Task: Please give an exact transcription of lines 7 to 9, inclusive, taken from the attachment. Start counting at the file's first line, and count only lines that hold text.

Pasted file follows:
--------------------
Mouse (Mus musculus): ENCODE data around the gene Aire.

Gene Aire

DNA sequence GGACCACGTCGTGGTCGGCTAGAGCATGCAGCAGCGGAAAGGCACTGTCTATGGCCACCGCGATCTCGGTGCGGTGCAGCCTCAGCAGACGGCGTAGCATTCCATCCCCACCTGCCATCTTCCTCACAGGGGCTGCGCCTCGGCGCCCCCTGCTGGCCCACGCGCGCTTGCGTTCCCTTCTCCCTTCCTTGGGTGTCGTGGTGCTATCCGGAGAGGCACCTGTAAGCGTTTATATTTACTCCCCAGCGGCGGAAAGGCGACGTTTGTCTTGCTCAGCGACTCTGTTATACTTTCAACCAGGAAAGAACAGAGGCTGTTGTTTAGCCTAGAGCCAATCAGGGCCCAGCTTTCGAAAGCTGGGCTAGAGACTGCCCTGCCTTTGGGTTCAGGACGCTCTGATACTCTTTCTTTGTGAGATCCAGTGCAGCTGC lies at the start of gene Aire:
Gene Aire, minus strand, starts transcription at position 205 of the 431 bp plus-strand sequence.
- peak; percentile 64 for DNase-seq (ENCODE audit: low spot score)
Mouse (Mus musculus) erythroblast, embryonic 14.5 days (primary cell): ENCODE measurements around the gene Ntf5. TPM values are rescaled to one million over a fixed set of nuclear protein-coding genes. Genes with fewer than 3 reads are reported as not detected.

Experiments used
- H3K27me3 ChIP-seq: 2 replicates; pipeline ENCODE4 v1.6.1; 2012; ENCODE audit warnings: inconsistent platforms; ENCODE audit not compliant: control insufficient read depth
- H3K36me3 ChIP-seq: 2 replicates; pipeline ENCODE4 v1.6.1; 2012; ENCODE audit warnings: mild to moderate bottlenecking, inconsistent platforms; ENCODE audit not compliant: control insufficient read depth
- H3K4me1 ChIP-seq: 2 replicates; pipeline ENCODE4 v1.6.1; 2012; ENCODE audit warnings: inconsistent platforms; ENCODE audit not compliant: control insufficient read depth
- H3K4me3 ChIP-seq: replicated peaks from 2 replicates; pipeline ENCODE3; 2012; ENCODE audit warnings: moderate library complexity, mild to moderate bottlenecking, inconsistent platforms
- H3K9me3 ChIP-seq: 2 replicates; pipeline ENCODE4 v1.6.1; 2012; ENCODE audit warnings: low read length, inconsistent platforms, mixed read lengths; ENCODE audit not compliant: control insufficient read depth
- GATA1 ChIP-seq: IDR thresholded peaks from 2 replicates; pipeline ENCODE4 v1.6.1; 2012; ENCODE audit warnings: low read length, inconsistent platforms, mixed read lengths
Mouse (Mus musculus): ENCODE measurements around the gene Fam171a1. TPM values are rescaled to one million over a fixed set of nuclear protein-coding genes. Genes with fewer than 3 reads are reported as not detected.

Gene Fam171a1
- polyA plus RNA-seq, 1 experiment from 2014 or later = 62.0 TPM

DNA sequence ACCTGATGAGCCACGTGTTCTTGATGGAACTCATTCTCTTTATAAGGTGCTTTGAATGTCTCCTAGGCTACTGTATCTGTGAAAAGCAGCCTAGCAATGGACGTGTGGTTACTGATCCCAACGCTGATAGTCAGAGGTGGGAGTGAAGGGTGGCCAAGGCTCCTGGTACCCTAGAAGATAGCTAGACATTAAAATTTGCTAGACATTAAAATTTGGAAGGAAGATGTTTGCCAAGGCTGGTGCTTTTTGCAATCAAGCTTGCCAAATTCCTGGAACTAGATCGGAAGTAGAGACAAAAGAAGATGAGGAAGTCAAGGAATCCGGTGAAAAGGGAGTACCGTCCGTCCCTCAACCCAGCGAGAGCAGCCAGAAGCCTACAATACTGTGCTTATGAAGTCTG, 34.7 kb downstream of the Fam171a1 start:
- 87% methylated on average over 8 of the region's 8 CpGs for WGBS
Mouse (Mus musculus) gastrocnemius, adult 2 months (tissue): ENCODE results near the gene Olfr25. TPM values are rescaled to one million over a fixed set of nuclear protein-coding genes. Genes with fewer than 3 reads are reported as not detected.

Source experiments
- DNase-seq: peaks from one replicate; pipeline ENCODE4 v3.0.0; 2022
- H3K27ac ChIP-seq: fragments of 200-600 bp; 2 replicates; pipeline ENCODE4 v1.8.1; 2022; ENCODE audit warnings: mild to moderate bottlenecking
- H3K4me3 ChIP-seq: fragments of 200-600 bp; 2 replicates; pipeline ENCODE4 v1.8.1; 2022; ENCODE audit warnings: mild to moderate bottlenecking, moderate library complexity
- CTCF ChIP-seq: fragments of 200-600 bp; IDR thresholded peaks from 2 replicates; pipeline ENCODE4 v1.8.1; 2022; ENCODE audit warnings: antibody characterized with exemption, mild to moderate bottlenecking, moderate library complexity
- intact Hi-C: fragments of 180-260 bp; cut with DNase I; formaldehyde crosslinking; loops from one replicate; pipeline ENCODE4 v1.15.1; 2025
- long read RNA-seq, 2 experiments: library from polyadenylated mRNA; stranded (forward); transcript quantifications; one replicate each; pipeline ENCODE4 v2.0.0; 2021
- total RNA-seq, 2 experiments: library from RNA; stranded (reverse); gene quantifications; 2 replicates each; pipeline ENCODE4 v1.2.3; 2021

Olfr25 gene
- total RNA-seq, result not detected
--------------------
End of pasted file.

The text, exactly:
Experiments used
- H3K27me3 ChIP-seq: 2 replicates; pipeline ENCODE4 v1.6.1; 2012; ENCODE audit warnings: inconsistent platforms; ENCODE audit not compliant: control insufficient read depth
- H3K36me3 ChIP-seq: 2 replicates; pipeline ENCODE4 v1.6.1; 2012; ENCODE audit warnings: mild to moderate bottlenecking, inconsistent platforms; ENCODE audit not compliant: control insufficient read depth